In one corner, Wellington management consultant Ian
Dickson; in the other corner, Auckland economist Fraser
One believed a Fiordland monorail was financially viable.
The other did not.
Mr Dickson was employed by the Department of Conservation to
review the monorail proposal put forward by Riverstone
In his 47-page report released at the end of last week, he
damned Riverstone's business plan, calling it ''poor and not
Mr Colegrave was employed by Riverstone to respond to Mr
In his 17-page report, he said parts of Mr Dickson's report
were ''unduly pessimistic'', ''misleading'' and
As history has recorded, on Thursday Conservation Minister Dr
Nick Smith sided with Mr Dickson, rejecting the monorail
proposal and Mr Colegrave's arguments.
And Riverstone principal, Bob Robertson, of Wanaka, brought
the curtain down on the venture, telling the Otago Daily
Times: ''This is an end for us ... It's over.''
The bones of contention between the two business experts
boiled down to a few key points, the size of the potential
market for monorail tickets being the main one.
Mr Dickson noted monorails as visitor attractions ''have not
maintained their appeal to visitors''.
Also, he regarded the Milford Sound visitor market as
''mature'' and ''significantly smaller than assumed in
[Riverstone's] business plan''.
''In contrast to the business plan, which envisages
considerable growth in the market ... the actual experience
in recent years suggests the market for Milford-bound
visitors is mature.''
The business plan, he said, relied too much on assumptions
about the potential market that were ''unsupported by market
research'' and based on old tourism data.
There was also, he said, an increasing preference by visitors
to travel independently and there was ''no hard evidence''
the monorail would expand the Milford market.
Mr Colegrave's report said Mr Dickson's tourist data was
based on the number of visitors who took boat rides at
Milford Sound and did not account for all the others who
''In other words, the peer review's analysis contains
significant arithmetic errors because it failed to scale
It also, he said, assumed there would be no growth in tourist
''Given the long-term trend, this is difficult to understand.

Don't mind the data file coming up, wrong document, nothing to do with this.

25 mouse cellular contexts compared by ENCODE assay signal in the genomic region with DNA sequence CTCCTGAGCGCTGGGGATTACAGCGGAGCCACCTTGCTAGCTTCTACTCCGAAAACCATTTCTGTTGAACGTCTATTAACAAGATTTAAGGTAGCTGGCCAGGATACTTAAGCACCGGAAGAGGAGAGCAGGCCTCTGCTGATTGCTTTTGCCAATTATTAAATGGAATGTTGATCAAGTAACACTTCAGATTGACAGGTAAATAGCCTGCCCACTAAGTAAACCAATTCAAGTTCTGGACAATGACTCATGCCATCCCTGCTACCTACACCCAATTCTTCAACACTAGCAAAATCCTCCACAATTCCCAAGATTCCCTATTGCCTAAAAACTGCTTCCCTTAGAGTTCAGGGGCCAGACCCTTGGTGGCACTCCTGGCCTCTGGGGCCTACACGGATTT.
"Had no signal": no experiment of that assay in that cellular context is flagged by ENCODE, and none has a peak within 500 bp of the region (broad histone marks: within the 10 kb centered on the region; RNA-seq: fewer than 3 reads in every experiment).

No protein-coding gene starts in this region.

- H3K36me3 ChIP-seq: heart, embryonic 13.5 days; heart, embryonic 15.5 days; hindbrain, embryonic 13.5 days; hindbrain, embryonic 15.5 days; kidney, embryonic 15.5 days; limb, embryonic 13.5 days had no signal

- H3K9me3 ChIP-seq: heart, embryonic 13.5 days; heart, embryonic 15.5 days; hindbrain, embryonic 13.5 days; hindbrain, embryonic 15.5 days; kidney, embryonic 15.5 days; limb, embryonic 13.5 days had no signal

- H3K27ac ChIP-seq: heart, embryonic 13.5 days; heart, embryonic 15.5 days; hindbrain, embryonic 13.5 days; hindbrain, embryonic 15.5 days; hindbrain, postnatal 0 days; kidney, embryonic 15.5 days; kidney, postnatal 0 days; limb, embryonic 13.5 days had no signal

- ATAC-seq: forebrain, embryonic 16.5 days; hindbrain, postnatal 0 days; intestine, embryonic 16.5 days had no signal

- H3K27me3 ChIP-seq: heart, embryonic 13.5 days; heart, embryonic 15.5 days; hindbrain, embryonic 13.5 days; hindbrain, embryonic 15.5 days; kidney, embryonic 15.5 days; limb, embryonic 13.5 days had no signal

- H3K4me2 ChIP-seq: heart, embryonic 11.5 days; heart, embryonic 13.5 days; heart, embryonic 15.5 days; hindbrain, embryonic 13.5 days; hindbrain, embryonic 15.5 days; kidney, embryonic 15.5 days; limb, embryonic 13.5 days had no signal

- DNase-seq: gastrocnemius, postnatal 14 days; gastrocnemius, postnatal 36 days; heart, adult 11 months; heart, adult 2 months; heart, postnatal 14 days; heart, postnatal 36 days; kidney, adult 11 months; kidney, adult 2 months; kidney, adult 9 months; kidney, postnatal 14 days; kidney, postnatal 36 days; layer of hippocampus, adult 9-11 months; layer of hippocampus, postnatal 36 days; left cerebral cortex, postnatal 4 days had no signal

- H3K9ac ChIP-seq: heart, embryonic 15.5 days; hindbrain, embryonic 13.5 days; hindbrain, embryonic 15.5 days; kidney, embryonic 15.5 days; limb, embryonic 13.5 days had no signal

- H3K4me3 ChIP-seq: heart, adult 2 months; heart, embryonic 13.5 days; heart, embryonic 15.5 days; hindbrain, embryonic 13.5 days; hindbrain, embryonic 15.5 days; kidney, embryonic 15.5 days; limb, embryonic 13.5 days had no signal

''It appears that the author may have blindly extrapolated
the mediocre performance over the last few years without
first determining the longer-term picture.
''This is a significant error and, in our view, has caused
their projections to miss the mark considerably.''
Mr Colegrave said other ''key stakeholders'' expected growth
in the market ''which means that the peer review's assumption
of zero growth is highly unrealistic''.
The ''next biggest challenge'' to the monorail, Mr Dickson
said, was the potential for overruns in the cost of building
While the business plan estimated the cost in 2009 at $210
million, Mr Dickson said it was his experience rail
infrastructure projects could overrun by 34% to 45%.
However, even after updating and adjusting Riverstone's
figures, he considered they were still low per kilometre of
track compared with monorails built overseas.
Monorail operating and capital costs, he said, ''are
prohibitive compared with low-cost alternatives such as
coaches and independent travel''.
''Fundamentally, the monorail is a very high-cost solution to
moving relatively few people over a short distance.
''Compared to typical coaches with seat numbers ranging from
20-50 seats, the monorail with 160 seats seems a very
expensive alternative ...
''Mr Dickson cited studies that concluded rail projects were
''particularly prone to cost escalation''.
Mr Colegrave argued that Mr Dickson had not considered the
capital costs in the context of the proposed Fiordland route
where land, for one thing, would be used under a concession
rather than bought.
He also noted costs per kilometre would be lower than those
in cities overseas because the Fiordland route would have
fewer stations and a longer track.
After responding to a list of other criticisms, Mr Colegrove
called on Dr Smith to reject Mr Dickson's review.
However, Dr Smith accepted Mr Dickson's recommendation that
''there seems little prospect that the business idea could
translate into a viable business''.
Dr Smith's rejection of the monorail might have killed off an
idea that has been a talking point for 16 years but it has,
nevertheless, left room for speculation over which expert was
right and which was wrong.